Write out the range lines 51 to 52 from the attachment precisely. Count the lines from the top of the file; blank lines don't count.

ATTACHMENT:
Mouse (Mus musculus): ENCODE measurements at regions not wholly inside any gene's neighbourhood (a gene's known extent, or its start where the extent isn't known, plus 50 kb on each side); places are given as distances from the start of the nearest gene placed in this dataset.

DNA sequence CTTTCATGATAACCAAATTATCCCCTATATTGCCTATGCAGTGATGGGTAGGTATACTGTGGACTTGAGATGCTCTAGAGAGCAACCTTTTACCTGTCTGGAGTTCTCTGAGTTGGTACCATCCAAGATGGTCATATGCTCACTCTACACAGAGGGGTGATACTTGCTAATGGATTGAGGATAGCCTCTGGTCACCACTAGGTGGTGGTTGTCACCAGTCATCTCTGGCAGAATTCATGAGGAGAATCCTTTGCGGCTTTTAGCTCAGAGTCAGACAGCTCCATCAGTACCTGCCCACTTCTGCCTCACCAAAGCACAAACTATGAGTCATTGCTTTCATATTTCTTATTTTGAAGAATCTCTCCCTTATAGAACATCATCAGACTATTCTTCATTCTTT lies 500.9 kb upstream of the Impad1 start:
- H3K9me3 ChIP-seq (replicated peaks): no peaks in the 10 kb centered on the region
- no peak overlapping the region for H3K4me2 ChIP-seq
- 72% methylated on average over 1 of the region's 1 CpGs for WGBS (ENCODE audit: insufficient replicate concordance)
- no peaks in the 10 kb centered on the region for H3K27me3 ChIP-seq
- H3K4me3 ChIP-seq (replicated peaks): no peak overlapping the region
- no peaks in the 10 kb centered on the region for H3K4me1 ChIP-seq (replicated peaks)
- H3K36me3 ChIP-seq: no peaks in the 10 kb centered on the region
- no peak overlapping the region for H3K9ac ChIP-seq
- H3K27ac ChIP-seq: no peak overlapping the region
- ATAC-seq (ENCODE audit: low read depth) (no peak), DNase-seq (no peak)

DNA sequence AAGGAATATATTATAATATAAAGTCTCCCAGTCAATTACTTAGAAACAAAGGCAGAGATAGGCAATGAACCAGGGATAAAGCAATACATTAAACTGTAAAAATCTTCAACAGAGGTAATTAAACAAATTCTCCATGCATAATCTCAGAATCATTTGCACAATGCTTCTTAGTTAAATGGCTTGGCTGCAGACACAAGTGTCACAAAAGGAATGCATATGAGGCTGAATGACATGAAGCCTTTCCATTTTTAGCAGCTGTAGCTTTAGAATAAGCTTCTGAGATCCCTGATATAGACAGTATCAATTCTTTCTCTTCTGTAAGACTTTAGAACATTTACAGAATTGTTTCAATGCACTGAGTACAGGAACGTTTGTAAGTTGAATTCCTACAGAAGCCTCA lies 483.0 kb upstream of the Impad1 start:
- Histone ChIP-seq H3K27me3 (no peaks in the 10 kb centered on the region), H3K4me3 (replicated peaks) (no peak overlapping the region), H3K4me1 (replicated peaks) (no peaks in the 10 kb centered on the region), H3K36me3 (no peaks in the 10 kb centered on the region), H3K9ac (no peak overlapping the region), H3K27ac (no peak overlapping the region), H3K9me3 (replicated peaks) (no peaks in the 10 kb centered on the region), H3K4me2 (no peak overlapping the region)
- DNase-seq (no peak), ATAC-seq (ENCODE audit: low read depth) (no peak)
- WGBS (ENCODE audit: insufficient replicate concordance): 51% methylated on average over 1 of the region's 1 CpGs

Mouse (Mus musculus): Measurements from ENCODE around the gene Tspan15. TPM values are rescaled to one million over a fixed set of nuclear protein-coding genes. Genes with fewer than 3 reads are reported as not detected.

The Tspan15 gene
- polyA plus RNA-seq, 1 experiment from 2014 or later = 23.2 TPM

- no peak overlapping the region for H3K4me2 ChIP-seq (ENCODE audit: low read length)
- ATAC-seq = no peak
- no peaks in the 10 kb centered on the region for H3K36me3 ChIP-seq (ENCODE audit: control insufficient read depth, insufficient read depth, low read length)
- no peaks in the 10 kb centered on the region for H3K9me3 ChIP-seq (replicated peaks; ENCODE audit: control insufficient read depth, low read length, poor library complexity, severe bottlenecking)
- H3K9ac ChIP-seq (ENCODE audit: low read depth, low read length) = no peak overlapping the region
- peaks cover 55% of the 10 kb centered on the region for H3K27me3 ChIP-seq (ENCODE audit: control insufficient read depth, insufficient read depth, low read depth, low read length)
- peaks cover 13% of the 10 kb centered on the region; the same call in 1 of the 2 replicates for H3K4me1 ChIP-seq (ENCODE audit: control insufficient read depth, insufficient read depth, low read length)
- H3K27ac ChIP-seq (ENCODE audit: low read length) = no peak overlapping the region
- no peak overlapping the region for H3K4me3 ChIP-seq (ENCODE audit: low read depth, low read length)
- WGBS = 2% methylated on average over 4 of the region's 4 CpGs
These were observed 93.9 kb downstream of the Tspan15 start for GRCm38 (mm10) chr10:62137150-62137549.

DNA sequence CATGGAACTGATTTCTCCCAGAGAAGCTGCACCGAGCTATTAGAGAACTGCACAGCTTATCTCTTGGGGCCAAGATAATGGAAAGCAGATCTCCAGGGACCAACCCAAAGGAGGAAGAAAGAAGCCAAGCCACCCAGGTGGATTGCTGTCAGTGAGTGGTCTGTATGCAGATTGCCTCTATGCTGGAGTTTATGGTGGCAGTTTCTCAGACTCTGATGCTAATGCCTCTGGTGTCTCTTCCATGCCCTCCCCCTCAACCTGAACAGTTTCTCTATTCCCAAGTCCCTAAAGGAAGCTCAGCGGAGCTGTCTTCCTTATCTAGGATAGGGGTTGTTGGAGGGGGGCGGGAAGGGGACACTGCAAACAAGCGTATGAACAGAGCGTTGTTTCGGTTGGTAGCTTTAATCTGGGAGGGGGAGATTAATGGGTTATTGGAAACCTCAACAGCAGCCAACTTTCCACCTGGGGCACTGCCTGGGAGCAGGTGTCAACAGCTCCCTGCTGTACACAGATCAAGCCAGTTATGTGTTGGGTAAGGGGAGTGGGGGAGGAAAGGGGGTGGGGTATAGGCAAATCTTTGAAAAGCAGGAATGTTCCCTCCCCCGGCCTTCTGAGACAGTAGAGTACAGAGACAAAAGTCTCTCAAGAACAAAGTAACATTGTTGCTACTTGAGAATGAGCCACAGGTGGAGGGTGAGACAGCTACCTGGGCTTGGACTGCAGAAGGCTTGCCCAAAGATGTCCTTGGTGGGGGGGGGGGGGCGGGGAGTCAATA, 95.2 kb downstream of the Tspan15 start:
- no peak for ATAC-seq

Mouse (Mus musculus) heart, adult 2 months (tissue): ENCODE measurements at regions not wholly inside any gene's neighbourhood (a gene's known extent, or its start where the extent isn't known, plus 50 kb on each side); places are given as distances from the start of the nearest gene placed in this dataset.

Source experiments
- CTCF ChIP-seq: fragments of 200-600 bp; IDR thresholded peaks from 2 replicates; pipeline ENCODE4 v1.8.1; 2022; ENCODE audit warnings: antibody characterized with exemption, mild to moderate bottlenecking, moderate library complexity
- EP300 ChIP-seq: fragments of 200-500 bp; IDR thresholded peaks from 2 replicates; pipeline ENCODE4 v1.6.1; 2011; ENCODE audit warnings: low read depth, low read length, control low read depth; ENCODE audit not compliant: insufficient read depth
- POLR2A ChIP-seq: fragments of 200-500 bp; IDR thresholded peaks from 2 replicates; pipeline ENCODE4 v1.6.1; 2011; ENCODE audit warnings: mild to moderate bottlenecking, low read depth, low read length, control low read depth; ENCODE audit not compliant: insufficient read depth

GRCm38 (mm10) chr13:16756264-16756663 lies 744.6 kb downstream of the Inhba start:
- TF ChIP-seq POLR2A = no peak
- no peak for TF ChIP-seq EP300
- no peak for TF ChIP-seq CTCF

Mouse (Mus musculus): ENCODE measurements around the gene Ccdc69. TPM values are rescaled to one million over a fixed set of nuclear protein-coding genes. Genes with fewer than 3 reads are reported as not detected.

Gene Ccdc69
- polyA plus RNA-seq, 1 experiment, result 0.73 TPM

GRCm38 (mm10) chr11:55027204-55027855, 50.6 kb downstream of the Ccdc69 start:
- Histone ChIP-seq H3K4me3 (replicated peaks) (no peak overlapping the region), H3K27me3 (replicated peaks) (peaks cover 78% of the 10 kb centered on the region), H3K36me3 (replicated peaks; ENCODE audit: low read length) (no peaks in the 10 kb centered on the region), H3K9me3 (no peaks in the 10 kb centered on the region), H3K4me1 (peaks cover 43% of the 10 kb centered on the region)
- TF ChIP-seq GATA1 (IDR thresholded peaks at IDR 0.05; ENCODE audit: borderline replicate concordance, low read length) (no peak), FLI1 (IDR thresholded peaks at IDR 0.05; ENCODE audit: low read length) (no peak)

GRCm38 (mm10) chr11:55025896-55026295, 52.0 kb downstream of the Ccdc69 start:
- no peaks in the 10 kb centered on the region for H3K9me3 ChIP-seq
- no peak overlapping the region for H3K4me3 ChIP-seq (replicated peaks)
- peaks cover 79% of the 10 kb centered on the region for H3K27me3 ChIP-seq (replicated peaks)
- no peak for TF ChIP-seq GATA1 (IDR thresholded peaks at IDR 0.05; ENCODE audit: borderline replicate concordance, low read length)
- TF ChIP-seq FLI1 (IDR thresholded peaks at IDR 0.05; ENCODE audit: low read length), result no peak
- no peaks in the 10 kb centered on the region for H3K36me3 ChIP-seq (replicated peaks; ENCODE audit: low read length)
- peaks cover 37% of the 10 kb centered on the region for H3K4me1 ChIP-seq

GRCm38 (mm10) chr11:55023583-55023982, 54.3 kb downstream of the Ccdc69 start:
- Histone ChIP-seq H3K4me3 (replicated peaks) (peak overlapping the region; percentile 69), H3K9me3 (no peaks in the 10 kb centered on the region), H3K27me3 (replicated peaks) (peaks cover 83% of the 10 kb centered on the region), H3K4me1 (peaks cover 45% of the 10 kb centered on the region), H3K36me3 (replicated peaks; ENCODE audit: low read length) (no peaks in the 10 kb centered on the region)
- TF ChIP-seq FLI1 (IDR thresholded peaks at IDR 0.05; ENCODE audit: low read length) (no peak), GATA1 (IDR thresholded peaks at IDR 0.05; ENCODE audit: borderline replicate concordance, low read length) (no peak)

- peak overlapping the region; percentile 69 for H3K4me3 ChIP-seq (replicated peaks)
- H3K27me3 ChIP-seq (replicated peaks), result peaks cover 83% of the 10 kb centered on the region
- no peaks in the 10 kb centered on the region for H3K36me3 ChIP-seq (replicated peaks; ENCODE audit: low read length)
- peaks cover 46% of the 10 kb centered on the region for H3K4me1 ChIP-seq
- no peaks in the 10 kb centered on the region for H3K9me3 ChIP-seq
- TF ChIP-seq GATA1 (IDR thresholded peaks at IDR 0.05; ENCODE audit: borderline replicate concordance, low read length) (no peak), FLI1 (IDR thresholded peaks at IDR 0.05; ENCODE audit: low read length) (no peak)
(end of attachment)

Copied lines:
- peaks cover 79% of the 10 kb centered on the region for H3K27me3 ChIP-seq (replicated peaks)
- no peak for TF ChIP-seq GATA1 (IDR thresholded peaks at IDR 0.05; ENCODE audit: borderline replicate concordance, low read length)